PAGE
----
Alabama Shakes' current album, "Sound & Color," is one of the boldest second albums in recent years, taking the fairly straightforward (but stirring) blues and soul-rooted rock of the group's 2012 debut, "Boys & Girls," and turning it on its ear with a host of stylistic twists and an adventurous approach to the music.
Some hints of a more modernist and unique approach to the blues, soul and rock were present on "Boys & Girls," but "Sound & Color" makes it clear the Alabama Shakes isn't out to be a Muddy Waters revivalist band.
As inventive and daring as the second album sounds, Alabama Shakes drummer Steve Johnson said there was little that was planned or calculated about the way the music developed.
"We weren't learning our parts, getting them all dialed in and going in (to the studio) with an idea of what we were going to do," Johnson said in a recent phone interview. "It was very in the moment, you know, and improvised and just natural. However it was coming out was how we were hearing it at the time."
Alabama Shakes came into the second album being hailed as one of the most exciting new bands to have come on the scene in recent years. Formed in Athens, Alabama, in 2009 by singer/guitarist Brittany Howard, guitarist Heath Fogg, bassist Zac Cockrell and Johnson, the acclaim has only built behind "Sound & Color," which won four Grammy awards in February, including Best Alternative album, and for the song "Don't Wanna Fight," Best Rock Performance and Best Rock Song.
The band was signed by ATO Records in 2011 and the buzz around the band was already building by the time "Boys & Girls" was released in spring 2012. Then the critical acclaim translated into commercial success as the single, "Hold On," topped the adult alternative singles chart and the album was certified gold with sales eventually topping 700,000 copies. This set the stage for "Sound & Color" and more great expectations. The innovative and adventurous direction of "Sound & Color," though, didn't emerge right away. In fact, the group began the path to the album with a couple of sessions that didn't bear fruit.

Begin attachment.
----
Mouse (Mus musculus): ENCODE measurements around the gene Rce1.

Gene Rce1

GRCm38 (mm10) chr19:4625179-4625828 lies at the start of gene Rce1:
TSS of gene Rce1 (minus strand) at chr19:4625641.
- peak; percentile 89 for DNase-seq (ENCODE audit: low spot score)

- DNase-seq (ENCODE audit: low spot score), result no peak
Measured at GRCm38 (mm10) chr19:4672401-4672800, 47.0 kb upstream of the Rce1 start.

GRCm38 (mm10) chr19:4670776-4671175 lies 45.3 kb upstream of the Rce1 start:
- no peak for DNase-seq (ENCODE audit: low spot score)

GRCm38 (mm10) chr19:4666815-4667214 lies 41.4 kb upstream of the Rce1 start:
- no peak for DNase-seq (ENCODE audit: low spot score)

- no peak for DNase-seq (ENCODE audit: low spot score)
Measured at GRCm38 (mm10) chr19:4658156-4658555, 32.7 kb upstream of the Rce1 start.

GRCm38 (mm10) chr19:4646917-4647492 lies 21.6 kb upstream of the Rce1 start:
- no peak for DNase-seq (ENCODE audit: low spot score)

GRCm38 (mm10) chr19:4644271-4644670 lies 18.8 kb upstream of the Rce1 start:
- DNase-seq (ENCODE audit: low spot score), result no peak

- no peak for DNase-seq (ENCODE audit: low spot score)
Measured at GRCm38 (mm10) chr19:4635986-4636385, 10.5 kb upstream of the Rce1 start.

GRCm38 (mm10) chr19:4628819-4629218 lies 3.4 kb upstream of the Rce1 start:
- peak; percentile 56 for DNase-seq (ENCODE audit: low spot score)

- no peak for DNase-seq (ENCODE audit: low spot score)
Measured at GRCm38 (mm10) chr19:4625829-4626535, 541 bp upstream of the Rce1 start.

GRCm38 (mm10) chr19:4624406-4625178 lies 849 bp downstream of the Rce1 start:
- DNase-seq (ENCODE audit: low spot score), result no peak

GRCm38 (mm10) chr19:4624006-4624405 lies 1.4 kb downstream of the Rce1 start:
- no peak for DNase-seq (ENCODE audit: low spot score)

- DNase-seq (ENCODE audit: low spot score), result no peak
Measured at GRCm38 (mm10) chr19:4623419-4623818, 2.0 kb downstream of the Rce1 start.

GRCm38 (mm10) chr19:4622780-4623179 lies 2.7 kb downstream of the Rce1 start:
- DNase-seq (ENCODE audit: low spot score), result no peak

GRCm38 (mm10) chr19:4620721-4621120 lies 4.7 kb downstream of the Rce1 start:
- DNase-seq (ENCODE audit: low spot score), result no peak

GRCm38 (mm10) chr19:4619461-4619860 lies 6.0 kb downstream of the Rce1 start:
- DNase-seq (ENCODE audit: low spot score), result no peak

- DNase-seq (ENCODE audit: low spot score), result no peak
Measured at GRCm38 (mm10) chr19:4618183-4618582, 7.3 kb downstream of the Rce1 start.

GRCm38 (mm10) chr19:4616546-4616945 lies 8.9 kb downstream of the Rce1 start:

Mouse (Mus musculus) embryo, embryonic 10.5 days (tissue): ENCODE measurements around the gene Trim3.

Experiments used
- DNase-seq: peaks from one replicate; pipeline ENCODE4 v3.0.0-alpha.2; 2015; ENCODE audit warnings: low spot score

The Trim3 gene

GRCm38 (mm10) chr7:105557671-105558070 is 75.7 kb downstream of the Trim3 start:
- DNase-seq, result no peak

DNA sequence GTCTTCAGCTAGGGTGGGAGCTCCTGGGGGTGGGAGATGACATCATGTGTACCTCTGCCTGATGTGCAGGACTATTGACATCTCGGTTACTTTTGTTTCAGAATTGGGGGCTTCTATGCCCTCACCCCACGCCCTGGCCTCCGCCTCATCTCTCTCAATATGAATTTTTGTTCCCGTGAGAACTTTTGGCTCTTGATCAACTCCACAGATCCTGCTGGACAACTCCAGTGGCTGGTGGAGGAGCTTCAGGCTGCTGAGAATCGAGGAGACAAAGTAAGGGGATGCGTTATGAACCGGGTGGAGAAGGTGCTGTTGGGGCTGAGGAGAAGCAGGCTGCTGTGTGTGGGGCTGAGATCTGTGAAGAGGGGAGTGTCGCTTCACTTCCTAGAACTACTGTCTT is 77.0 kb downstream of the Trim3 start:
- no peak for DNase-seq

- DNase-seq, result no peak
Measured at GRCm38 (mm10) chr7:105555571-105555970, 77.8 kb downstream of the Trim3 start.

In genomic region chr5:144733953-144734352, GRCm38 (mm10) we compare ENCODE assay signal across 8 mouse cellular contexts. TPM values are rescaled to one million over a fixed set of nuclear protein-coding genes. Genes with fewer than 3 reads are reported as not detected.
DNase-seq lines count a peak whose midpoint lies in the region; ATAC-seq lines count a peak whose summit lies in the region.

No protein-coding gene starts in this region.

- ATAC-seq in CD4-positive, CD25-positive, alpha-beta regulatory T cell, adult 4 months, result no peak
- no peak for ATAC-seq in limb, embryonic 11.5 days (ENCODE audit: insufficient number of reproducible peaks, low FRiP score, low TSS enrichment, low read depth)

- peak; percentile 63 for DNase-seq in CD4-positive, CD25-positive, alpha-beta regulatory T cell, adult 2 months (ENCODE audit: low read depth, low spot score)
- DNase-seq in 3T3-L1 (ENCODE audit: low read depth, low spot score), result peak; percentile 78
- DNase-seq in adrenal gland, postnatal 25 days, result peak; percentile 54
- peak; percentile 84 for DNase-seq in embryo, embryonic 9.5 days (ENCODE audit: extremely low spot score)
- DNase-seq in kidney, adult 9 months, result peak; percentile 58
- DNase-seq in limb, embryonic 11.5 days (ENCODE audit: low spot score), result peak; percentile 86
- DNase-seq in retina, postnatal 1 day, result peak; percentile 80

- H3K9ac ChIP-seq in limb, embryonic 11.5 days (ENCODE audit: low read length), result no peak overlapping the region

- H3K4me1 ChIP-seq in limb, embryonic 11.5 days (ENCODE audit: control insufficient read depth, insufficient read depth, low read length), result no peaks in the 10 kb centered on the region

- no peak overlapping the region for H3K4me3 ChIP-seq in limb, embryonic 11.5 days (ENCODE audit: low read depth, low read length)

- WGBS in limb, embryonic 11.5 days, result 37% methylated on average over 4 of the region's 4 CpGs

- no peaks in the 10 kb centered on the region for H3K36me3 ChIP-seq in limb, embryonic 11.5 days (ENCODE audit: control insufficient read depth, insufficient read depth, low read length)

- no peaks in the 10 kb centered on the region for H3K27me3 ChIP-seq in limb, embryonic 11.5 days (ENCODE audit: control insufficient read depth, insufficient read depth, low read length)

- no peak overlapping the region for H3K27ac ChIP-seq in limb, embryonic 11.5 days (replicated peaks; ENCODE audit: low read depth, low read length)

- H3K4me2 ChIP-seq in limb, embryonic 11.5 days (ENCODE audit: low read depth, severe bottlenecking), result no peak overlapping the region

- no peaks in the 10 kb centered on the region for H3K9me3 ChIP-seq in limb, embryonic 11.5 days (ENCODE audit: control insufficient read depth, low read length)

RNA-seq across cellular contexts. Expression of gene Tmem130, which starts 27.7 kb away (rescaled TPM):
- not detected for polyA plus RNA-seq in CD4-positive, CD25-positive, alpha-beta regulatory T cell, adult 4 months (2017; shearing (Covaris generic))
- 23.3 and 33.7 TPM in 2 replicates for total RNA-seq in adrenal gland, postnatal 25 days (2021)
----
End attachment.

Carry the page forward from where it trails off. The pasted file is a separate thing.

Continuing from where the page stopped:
"First we had a couple of demos we had done in other studios," Johnson said, adding, "The songs, structurally, they weren't there yet. The sound wasn't there." The group tried some other songs at Tommy Brenneck's studio in Brooklyn. "His sound was very, very Dap-Tone and very soul, and that's cool, but that's very much their thing," he says. "It's an influence of ours, but it's not our thing."
Next, Alabama Shakes decided to head to Nashville to work with producer Blake Mills. That's when something fresh happened. It was Mills' idea to emphasize certain parts and make them feel like a statement rather than just a part in the song. "We went there and then we recorded 'Gemini' right out of the gate. That was the first song that we tracked," Johnson said, "so immediately there was a tone for the album and a mood and everything."
Johnson said the band knew "Gimme All Your Love" was a standout. "That song, it's always been pretty much a powerhouse," Johnson said. "The vocal delivery on it is just straight from the gut, in your face, howling. I mean, it's evident when we play live how powerful it is because it stops people, like boom."
Johnson saw "Sound & Color" as an album that might not connect immediately with fans of the first album as well as newcomers to the music of Alabama Shakes, but it's obvious that plenty of people heard the album's virtues. "To me, it's a very emotional, spacey ride, I guess," Johnson said. "You might have to listen to it a few times and then over that period of time, certain things kind of jump out at you that you didn't hear before. I think this is definitely one of those kinds of albums."
Johnson said it took a little time for Alabama Shakes to translate the songs from "Sound & Color" for live performance and to get dialed in on the best way to perform the material.
"I would say it's extremely fun to play," Johnson said of the new album. "It's really rewarding whenever it sounds good. Like when everybody is on point and really locked in, but it is challenging as well."
The band is also enjoying having two full albums of material to play, making it easier to fill a headlining set. "Our set lists are longer now. We were only playing like 60 minutes. Now we're playing 90 minutes and trying to put as much of the new material in as possible."
Friday, May 27, 6:30 p.m.
Les Schwab Amphitheater,
344 SW Shevlin Hixon Dr., Bend